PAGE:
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.well-known/security.txt mit JBake

Published by Benjamin Marwell on

Whenever you set up a project or if you are a big company: You should host a file .well-known/security.txt so others can contact you in case of incidents or security reports. Here is what it is about and how we implemented it using JBake in Apache Shiro‘s site.

What is a .well-known/security.txt?

Brian has an excellent primer on this file. If you haven't read it yet, please do!

Creating a template

The first thing you need for jbake is a template. There is not much to see here, as we render a text file. Each line gets a well-known prefix (think: a key) and a value to this key.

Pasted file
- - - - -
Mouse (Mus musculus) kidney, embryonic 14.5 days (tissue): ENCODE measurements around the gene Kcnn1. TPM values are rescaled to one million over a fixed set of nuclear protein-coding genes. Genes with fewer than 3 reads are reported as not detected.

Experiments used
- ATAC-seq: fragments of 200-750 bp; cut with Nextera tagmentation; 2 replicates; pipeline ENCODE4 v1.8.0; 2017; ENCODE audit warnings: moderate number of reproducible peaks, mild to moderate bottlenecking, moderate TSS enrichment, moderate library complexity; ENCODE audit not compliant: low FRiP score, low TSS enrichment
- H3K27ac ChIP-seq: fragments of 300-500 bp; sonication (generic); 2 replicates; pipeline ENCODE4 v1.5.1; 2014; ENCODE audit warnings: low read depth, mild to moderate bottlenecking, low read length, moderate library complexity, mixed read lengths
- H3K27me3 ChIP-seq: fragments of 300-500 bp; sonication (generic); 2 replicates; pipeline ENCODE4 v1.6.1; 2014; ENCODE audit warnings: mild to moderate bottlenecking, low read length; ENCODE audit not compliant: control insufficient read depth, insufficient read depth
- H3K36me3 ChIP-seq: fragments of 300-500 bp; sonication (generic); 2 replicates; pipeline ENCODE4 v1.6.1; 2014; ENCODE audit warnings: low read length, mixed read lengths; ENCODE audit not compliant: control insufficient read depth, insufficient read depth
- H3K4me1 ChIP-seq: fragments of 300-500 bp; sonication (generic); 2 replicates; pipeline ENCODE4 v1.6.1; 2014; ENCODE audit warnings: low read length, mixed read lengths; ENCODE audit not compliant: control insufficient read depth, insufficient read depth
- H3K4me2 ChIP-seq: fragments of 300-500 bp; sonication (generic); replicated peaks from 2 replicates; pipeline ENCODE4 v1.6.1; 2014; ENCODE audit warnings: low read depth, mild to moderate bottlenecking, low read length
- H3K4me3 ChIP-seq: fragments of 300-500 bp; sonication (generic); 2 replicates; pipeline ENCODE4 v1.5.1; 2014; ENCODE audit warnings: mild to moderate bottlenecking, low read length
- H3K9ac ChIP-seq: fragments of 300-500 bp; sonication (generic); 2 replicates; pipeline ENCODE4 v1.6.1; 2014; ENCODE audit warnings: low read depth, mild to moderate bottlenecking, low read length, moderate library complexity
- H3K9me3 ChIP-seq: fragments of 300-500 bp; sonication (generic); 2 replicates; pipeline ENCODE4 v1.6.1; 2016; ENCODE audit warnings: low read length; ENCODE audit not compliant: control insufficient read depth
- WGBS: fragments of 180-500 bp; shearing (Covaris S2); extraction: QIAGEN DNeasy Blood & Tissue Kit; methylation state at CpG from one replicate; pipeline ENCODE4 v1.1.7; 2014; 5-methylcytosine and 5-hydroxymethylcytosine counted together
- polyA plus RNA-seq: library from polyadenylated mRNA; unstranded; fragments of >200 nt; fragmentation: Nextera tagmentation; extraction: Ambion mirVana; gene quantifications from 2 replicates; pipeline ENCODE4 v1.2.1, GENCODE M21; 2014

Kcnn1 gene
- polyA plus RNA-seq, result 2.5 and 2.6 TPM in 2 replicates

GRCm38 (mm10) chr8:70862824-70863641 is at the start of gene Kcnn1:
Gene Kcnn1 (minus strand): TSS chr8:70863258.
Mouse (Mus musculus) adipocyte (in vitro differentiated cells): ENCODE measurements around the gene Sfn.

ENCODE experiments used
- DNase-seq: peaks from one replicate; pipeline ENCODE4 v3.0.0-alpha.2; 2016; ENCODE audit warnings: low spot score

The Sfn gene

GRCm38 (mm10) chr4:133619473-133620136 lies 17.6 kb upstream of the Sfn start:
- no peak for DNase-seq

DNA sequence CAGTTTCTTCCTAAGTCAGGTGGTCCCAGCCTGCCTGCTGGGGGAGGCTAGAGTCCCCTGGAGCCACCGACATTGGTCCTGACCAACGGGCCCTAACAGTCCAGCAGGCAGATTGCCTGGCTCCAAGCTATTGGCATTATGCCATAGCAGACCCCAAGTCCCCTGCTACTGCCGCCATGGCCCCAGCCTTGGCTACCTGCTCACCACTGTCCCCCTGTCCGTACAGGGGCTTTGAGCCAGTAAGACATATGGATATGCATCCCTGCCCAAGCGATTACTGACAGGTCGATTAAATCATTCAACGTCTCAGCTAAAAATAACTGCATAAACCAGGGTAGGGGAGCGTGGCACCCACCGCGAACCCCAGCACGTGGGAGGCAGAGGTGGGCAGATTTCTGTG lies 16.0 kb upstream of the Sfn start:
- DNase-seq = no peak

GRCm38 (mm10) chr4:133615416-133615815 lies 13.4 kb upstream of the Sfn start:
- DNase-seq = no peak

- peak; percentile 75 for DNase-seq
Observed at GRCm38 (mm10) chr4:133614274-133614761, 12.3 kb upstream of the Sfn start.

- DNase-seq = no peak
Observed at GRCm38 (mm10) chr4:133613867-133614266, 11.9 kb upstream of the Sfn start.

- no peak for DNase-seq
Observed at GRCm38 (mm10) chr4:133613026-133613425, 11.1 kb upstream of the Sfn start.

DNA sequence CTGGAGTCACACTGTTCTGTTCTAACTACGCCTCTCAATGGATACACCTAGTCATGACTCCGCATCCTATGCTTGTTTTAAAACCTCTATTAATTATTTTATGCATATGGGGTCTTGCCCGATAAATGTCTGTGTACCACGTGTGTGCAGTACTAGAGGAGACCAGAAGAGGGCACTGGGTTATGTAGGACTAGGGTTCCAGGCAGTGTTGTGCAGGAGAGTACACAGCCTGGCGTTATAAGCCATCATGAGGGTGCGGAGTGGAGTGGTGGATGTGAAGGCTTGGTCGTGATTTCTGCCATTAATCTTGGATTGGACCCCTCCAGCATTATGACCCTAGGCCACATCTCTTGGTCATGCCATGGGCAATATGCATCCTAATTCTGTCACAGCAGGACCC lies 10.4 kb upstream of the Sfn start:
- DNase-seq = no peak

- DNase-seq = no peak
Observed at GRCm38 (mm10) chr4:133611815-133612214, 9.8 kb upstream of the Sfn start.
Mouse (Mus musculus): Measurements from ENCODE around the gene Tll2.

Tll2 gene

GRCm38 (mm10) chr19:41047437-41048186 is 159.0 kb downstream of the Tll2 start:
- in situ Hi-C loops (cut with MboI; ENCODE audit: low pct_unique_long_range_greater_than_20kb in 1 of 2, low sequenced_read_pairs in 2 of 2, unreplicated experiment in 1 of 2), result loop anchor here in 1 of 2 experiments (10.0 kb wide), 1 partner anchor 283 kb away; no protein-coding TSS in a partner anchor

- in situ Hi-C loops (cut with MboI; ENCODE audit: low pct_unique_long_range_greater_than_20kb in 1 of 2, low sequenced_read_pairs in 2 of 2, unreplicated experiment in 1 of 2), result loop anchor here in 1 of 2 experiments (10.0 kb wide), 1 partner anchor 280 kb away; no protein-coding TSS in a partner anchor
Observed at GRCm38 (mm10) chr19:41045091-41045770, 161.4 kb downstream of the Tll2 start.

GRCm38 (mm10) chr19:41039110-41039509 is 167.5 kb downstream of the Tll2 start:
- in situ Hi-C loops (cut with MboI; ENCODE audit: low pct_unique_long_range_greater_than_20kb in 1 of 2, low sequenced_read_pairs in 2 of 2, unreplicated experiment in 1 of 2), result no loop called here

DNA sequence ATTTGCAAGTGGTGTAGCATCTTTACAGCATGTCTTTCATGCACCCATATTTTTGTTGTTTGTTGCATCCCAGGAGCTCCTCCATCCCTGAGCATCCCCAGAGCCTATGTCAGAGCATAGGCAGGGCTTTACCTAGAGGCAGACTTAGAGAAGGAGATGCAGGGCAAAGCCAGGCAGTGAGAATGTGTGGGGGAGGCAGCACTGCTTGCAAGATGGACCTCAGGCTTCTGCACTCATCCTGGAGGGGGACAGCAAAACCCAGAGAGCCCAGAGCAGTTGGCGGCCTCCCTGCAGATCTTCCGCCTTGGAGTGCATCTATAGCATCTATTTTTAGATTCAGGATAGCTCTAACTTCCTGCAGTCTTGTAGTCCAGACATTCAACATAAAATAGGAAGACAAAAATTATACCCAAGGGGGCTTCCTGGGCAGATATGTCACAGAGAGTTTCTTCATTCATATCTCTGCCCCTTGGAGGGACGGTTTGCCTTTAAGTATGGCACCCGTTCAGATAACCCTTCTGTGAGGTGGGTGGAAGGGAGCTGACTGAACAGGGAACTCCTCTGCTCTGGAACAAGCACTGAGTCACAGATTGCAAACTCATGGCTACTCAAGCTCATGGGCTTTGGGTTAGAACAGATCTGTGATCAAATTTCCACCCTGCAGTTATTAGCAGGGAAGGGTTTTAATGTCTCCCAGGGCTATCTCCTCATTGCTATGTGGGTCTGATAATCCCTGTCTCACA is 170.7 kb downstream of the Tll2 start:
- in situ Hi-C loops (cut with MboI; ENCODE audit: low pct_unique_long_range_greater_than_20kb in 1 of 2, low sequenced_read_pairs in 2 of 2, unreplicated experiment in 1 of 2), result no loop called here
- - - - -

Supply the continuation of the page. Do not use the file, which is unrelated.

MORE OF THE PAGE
One thing to note is the exipry date field. The information in this file will expire in one year after creation using jbake. This means, if you do not re-create your static site using jbake within one year, your security.txt will become invalid (which is intended!).

Registering the template and its file type

Second step, register the new template and add its extension to, so it actually renders as a text file.


Content file: security

Already the last step: Create a content file in content/.well-known/security.adoc which basically just fills in the parameters we defined:

Done! This will now render like so:

Screenshot from a browser and a terminal. Both show the output of http://localhost:8820/.well-known/security.txt from jbake.
.well-known/security.txt [jbake]